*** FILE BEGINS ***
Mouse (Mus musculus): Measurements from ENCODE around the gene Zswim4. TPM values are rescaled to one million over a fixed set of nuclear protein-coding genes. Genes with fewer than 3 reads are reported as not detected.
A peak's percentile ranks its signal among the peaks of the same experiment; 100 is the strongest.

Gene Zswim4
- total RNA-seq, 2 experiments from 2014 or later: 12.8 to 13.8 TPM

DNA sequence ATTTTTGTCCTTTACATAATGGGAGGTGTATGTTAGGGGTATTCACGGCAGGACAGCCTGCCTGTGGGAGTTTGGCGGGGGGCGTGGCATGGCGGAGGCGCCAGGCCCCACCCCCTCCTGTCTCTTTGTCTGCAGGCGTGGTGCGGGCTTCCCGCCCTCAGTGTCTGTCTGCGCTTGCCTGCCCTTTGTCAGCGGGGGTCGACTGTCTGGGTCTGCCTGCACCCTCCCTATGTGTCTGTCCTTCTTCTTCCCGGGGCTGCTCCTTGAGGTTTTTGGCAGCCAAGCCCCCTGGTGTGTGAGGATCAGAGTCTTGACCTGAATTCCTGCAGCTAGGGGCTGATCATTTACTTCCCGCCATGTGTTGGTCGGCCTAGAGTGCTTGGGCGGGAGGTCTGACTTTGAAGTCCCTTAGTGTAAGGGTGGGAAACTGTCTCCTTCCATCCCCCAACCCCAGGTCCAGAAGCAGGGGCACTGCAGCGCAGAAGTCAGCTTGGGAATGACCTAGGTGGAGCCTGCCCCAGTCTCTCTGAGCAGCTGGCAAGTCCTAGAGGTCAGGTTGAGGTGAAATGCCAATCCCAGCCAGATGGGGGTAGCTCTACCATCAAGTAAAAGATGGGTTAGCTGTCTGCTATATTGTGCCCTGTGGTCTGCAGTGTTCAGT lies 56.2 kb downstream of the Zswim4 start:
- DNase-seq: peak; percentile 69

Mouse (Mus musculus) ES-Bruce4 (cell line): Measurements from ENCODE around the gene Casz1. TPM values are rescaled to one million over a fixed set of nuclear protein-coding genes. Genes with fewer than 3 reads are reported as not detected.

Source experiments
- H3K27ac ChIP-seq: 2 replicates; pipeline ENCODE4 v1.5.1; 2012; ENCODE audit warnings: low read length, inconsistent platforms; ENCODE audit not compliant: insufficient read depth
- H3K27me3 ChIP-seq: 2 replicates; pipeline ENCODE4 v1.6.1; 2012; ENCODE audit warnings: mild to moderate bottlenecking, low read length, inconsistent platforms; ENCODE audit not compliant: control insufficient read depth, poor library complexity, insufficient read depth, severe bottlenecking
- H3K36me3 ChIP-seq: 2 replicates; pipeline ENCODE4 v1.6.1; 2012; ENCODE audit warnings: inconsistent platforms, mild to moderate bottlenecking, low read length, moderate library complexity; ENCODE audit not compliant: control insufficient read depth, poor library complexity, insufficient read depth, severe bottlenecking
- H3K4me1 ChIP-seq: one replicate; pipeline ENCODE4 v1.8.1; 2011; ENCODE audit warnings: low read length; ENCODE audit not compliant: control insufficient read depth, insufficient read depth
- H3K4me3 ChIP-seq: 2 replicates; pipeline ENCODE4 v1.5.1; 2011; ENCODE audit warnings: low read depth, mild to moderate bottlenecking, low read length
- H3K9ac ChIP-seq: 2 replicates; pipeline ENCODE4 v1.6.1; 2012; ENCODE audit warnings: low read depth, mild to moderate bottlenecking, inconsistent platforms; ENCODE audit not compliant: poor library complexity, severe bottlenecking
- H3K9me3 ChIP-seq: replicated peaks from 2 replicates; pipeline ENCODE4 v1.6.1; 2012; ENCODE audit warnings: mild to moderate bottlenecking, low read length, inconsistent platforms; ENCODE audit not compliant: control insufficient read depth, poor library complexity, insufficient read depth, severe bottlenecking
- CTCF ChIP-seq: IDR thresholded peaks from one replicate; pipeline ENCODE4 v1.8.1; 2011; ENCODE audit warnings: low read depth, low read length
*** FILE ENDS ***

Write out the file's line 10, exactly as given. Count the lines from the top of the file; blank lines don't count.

- H3K27me3 ChIP-seq: 2 replicates; pipeline ENCODE4 v1.6.1; 2012; ENCODE audit warnings: mild to moderate bottlenecking, low read length, inconsistent platforms; ENCODE audit not compliant: control insufficient read depth, poor library complexity, insufficient read depth, severe bottlenecking